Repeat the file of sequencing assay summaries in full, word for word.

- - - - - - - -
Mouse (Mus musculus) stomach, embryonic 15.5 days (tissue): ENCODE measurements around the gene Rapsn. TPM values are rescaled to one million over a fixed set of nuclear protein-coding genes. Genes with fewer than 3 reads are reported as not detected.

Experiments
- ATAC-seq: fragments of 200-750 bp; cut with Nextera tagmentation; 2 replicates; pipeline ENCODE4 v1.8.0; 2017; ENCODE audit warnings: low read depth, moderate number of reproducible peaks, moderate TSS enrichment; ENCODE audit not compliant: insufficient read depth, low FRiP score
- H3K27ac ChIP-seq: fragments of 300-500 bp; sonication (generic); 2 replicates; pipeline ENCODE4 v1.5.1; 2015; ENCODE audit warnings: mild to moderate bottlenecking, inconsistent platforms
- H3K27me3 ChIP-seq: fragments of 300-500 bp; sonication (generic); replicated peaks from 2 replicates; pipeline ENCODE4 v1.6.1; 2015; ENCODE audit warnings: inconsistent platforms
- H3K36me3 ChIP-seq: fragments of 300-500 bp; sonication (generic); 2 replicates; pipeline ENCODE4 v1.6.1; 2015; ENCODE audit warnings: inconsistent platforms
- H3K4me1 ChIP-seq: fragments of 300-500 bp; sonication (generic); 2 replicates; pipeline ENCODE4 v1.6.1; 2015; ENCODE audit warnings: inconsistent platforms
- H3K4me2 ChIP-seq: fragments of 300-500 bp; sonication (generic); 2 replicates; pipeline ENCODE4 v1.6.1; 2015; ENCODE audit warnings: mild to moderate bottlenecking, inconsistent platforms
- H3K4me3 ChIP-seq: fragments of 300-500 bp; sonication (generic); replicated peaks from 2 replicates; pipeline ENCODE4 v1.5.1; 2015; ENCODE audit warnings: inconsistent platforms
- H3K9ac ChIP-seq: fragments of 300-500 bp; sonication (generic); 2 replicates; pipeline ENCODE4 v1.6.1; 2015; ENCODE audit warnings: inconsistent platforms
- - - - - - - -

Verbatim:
Mouse (Mus musculus) stomach, embryonic 15.5 days (tissue): ENCODE measurements around the gene Rapsn. TPM values are rescaled to one million over a fixed set of nuclear protein-coding genes. Genes with fewer than 3 reads are reported as not detected.

Experiments
- ATAC-seq: fragments of 200-750 bp; cut with Nextera tagmentation; 2 replicates; pipeline ENCODE4 v1.8.0; 2017; ENCODE audit warnings: low read depth, moderate number of reproducible peaks, moderate TSS enrichment; ENCODE audit not compliant: insufficient read depth, low FRiP score
- H3K27ac ChIP-seq: fragments of 300-500 bp; sonication (generic); 2 replicates; pipeline ENCODE4 v1.5.1; 2015; ENCODE audit warnings: mild to moderate bottlenecking, inconsistent platforms
- H3K27me3 ChIP-seq: fragments of 300-500 bp; sonication (generic); replicated peaks from 2 replicates; pipeline ENCODE4 v1.6.1; 2015; ENCODE audit warnings: inconsistent platforms
- H3K36me3 ChIP-seq: fragments of 300-500 bp; sonication (generic); 2 replicates; pipeline ENCODE4 v1.6.1; 2015; ENCODE audit warnings: inconsistent platforms
- H3K4me1 ChIP-seq: fragments of 300-500 bp; sonication (generic); 2 replicates; pipeline ENCODE4 v1.6.1; 2015; ENCODE audit warnings: inconsistent platforms
- H3K4me2 ChIP-seq: fragments of 300-500 bp; sonication (generic); 2 replicates; pipeline ENCODE4 v1.6.1; 2015; ENCODE audit warnings: mild to moderate bottlenecking, inconsistent platforms
- H3K4me3 ChIP-seq: fragments of 300-500 bp; sonication (generic); replicated peaks from 2 replicates; pipeline ENCODE4 v1.5.1; 2015; ENCODE audit warnings: inconsistent platforms
- H3K9ac ChIP-seq: fragments of 300-500 bp; sonication (generic); 2 replicates; pipeline ENCODE4 v1.6.1; 2015; ENCODE audit warnings: inconsistent platforms